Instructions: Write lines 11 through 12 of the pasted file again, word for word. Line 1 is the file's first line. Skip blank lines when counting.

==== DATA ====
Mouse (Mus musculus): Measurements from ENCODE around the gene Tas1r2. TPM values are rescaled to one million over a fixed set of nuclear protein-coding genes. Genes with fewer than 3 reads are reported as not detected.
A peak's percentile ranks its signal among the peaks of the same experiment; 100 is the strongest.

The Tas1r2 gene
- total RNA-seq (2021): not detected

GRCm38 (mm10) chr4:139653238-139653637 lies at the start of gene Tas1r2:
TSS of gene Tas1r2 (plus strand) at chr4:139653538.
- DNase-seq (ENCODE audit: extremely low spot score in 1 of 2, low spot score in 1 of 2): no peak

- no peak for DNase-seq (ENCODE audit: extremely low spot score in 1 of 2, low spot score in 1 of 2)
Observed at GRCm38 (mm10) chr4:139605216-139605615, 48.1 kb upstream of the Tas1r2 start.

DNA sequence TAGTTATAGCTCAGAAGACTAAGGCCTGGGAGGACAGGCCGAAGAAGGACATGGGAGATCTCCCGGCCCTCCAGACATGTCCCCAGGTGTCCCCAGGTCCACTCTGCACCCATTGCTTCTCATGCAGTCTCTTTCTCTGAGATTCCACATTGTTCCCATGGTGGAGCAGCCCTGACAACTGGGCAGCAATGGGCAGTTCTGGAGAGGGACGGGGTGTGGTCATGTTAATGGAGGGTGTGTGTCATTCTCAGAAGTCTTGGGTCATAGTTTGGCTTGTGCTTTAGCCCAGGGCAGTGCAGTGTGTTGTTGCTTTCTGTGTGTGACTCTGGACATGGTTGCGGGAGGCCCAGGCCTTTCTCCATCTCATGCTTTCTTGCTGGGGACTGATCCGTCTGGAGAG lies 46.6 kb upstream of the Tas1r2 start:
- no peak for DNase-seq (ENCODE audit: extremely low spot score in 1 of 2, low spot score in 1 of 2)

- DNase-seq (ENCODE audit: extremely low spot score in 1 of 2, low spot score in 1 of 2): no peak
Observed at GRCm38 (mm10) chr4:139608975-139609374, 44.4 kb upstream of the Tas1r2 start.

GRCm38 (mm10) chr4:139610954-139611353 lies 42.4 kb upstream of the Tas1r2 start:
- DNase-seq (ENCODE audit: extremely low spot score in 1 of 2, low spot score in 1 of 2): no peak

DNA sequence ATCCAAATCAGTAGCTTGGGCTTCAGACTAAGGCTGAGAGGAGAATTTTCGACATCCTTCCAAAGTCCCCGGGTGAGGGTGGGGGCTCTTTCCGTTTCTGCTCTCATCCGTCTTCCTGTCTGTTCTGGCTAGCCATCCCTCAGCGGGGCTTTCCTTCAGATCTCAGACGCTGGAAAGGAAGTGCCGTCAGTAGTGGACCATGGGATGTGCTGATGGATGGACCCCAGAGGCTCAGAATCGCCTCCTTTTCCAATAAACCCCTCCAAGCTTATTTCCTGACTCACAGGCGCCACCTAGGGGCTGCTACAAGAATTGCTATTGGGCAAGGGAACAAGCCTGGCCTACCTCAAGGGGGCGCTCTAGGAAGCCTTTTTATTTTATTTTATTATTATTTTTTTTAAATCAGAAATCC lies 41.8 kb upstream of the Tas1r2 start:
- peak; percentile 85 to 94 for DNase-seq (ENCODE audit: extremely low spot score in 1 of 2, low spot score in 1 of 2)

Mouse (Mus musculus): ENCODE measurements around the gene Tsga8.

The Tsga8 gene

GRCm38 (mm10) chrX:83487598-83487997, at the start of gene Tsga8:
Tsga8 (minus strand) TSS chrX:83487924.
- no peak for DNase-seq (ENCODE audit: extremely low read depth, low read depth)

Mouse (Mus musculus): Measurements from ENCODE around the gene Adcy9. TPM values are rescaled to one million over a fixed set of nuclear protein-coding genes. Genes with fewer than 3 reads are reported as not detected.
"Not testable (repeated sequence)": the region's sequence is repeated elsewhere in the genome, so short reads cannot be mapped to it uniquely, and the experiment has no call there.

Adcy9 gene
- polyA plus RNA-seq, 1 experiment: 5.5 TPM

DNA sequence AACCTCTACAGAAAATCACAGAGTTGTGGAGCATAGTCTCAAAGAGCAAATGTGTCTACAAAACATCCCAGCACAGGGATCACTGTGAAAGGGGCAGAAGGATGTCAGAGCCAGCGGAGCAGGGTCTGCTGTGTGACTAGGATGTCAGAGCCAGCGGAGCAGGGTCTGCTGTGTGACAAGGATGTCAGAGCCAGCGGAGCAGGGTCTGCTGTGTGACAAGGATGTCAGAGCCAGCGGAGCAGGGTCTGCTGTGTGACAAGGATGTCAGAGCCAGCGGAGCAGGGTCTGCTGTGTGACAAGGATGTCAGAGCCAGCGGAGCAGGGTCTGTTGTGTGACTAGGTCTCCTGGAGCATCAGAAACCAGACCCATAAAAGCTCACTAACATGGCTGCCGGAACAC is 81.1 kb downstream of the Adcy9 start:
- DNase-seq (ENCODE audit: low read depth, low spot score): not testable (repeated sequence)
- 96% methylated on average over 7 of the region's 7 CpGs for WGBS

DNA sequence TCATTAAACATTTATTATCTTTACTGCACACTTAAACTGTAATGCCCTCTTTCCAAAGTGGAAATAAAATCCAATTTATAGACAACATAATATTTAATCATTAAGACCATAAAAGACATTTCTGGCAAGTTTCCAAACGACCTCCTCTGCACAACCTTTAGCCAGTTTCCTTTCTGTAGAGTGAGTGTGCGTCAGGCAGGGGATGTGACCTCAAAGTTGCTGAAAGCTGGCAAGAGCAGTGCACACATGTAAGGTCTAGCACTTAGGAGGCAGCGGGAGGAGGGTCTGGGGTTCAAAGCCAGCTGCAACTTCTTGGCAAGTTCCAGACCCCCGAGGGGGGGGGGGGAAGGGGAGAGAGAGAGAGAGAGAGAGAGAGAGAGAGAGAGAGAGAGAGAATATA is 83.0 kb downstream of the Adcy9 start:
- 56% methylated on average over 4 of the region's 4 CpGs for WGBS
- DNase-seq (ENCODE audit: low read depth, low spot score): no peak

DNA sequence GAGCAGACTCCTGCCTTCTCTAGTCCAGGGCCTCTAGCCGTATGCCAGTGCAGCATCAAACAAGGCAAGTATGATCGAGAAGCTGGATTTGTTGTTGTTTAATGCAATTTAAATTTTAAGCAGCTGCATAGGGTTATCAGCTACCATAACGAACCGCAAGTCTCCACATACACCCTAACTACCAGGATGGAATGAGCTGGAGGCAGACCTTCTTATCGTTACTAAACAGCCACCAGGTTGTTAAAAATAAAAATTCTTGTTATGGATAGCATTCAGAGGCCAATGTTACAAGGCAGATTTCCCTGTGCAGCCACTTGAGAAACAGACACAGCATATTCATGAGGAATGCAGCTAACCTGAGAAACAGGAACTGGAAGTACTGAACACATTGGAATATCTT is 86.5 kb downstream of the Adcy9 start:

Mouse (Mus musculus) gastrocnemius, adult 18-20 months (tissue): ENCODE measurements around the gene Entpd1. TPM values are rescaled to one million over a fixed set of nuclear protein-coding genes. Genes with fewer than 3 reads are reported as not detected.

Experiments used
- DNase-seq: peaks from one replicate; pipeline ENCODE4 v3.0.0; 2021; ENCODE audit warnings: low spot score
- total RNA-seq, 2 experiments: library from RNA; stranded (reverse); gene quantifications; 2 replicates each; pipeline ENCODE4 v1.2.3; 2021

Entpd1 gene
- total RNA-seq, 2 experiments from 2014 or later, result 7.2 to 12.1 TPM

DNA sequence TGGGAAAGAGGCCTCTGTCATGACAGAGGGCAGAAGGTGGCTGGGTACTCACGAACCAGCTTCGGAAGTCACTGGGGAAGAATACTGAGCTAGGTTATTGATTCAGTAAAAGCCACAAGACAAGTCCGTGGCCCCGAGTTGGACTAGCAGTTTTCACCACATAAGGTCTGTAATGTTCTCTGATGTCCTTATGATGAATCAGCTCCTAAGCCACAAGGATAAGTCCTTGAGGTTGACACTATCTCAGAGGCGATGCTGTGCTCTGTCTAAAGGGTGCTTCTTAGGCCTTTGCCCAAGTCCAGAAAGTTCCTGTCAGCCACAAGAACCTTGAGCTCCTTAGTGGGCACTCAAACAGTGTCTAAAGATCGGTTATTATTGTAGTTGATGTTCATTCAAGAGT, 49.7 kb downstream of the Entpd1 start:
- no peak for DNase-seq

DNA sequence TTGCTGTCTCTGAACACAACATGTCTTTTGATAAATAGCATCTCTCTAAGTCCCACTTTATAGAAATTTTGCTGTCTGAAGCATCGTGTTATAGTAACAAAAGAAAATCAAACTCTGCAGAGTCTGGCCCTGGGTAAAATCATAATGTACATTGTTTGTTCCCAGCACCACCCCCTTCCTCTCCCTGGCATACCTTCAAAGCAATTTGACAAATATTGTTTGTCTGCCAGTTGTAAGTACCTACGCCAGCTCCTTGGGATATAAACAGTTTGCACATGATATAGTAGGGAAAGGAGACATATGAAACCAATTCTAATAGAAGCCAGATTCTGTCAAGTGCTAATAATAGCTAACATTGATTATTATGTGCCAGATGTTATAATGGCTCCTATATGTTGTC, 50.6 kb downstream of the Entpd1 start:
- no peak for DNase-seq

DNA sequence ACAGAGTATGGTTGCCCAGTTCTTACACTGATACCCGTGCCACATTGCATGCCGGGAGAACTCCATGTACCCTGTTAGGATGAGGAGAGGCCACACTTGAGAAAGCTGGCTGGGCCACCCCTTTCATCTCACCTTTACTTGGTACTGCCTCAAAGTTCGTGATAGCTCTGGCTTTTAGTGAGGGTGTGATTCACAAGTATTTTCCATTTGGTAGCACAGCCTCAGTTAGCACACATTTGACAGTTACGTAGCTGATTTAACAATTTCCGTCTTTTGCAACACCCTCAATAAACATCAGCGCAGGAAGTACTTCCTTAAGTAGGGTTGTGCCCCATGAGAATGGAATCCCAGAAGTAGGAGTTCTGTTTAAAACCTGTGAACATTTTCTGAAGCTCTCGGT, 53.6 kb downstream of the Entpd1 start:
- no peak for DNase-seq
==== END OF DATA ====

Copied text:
- no peak for DNase-seq (ENCODE audit: extremely low spot score in 1 of 2, low spot score in 1 of 2)

- DNase-seq (ENCODE audit: extremely low spot score in 1 of 2, low spot score in 1 of 2): no peak